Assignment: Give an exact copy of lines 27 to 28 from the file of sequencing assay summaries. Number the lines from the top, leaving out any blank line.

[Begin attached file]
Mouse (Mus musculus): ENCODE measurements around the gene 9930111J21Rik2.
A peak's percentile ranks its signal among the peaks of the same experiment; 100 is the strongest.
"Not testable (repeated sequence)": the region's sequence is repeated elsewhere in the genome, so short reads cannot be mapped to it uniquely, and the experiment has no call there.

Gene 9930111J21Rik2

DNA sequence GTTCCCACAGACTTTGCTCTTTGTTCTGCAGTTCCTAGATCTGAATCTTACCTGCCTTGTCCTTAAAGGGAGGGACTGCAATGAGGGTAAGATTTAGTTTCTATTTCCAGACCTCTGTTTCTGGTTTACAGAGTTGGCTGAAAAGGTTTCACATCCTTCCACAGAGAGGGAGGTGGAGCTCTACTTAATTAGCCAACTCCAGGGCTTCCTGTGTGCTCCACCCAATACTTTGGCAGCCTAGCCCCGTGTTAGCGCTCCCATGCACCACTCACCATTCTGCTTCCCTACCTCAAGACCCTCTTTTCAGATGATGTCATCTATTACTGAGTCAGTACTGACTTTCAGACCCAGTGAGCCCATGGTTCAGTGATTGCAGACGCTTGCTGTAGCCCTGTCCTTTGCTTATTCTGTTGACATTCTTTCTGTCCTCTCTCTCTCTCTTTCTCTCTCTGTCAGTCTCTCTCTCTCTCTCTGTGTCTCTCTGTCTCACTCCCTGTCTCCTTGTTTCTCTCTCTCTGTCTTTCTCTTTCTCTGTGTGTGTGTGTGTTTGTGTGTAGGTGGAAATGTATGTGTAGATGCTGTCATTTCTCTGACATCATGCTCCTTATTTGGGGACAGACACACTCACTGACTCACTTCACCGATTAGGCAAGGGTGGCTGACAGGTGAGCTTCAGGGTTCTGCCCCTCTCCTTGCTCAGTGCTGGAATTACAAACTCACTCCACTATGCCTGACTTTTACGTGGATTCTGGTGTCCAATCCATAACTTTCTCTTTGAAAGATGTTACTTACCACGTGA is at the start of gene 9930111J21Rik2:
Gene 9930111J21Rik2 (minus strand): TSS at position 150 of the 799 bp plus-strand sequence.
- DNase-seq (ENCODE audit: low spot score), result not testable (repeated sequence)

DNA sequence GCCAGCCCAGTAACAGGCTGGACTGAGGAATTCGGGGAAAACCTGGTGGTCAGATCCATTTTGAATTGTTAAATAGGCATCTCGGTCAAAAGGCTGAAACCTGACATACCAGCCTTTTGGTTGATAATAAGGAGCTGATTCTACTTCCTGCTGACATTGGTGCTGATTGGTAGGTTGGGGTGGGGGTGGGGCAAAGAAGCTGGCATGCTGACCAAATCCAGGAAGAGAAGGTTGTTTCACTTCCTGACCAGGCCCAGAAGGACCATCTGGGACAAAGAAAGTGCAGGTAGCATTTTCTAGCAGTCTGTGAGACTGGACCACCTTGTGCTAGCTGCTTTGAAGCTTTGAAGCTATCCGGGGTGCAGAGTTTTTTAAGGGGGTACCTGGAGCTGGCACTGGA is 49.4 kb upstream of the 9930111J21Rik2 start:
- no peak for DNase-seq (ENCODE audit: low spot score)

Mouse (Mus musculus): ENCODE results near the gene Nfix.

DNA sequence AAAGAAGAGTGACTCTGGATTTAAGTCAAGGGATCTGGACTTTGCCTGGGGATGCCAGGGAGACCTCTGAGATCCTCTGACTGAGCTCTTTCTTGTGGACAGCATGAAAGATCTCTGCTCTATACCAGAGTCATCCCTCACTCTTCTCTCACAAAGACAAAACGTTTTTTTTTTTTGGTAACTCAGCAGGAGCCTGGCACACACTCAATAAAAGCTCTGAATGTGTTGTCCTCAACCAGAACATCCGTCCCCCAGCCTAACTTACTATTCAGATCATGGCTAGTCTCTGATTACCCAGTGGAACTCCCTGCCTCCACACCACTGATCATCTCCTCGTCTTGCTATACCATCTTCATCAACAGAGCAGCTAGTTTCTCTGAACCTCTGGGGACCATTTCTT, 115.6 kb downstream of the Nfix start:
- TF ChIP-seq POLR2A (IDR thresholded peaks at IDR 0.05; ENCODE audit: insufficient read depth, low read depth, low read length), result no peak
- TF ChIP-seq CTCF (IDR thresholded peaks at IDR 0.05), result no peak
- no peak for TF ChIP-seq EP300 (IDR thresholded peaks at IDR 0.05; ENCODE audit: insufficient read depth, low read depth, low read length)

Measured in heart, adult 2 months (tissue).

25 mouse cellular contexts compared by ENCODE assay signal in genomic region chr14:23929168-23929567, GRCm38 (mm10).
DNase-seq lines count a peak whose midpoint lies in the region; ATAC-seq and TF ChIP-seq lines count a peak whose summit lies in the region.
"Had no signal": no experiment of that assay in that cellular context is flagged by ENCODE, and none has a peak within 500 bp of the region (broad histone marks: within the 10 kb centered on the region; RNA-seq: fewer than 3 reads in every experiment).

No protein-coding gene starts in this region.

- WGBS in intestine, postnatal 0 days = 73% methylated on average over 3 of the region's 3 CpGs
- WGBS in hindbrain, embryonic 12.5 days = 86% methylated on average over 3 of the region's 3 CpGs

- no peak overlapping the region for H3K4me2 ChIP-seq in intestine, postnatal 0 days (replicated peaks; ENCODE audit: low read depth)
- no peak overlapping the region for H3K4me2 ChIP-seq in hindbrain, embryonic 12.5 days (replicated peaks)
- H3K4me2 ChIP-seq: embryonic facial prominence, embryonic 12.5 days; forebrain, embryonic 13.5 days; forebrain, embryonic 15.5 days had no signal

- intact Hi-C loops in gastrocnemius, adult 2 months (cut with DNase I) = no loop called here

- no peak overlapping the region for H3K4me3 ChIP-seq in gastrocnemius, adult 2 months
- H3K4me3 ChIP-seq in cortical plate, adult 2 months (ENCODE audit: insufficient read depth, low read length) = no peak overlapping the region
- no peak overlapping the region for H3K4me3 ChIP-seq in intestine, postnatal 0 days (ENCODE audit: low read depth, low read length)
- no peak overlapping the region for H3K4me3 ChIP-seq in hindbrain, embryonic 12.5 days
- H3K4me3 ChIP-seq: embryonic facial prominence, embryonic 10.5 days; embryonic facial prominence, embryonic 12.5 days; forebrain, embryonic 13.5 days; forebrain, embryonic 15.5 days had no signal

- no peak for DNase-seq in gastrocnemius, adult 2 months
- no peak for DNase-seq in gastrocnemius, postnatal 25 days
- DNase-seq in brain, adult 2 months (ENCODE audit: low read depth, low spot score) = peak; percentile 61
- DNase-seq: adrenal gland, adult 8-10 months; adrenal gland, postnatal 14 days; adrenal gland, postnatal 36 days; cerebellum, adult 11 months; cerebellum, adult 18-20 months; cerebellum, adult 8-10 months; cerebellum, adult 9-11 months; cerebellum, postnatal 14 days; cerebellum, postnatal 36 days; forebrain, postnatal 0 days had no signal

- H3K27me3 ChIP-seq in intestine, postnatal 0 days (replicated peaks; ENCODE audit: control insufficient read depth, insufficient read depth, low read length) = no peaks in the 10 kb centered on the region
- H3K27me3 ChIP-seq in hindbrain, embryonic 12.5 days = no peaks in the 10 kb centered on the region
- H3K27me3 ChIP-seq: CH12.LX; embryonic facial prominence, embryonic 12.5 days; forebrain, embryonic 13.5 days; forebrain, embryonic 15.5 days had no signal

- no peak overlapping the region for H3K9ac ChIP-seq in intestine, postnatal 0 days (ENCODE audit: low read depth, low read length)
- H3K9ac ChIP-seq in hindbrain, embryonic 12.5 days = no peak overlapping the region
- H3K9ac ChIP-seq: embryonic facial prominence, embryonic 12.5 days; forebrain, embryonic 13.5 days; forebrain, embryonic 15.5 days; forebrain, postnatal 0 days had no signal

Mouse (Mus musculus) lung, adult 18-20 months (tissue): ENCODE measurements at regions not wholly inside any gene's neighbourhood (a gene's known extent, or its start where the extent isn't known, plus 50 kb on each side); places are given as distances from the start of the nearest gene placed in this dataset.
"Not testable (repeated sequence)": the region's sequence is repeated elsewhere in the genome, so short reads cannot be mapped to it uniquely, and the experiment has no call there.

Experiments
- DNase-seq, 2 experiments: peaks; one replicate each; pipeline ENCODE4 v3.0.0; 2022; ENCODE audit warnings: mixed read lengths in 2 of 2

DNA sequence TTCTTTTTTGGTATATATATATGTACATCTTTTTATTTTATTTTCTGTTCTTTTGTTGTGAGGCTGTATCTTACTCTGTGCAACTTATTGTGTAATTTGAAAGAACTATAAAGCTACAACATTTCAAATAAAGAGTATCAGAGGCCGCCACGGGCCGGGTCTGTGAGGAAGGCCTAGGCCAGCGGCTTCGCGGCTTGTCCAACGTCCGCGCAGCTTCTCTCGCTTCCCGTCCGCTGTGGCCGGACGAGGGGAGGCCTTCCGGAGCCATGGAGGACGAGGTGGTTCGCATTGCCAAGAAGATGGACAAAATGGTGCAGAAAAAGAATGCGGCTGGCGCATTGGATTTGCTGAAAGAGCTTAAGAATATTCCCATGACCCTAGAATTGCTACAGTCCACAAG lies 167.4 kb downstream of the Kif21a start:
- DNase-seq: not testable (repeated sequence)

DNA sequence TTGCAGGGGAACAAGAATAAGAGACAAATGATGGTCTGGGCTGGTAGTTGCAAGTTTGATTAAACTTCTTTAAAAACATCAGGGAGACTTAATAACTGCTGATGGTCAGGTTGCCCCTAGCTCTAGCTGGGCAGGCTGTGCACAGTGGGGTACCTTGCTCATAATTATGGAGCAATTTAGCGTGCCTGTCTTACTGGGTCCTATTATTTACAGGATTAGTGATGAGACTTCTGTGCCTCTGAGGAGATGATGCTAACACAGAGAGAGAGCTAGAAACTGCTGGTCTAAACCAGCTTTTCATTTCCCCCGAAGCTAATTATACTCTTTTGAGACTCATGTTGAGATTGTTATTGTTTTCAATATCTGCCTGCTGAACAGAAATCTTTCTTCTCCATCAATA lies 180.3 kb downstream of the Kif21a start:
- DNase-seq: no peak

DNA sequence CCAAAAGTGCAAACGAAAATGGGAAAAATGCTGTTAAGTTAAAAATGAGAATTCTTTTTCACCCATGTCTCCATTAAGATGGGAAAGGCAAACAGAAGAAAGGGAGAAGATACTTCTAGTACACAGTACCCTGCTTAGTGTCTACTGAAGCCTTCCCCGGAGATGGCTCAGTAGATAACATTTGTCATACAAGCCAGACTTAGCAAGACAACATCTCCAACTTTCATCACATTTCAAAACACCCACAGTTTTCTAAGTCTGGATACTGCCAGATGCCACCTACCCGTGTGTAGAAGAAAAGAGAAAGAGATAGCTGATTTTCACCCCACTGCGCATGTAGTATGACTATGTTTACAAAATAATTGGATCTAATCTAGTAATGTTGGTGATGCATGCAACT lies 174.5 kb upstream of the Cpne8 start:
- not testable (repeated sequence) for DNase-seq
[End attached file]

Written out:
- H3K4me3 ChIP-seq in cortical plate, adult 2 months (ENCODE audit: insufficient read depth, low read length) = no peak overlapping the region
- no peak overlapping the region for H3K4me3 ChIP-seq in intestine, postnatal 0 days (ENCODE audit: low read depth, low read length)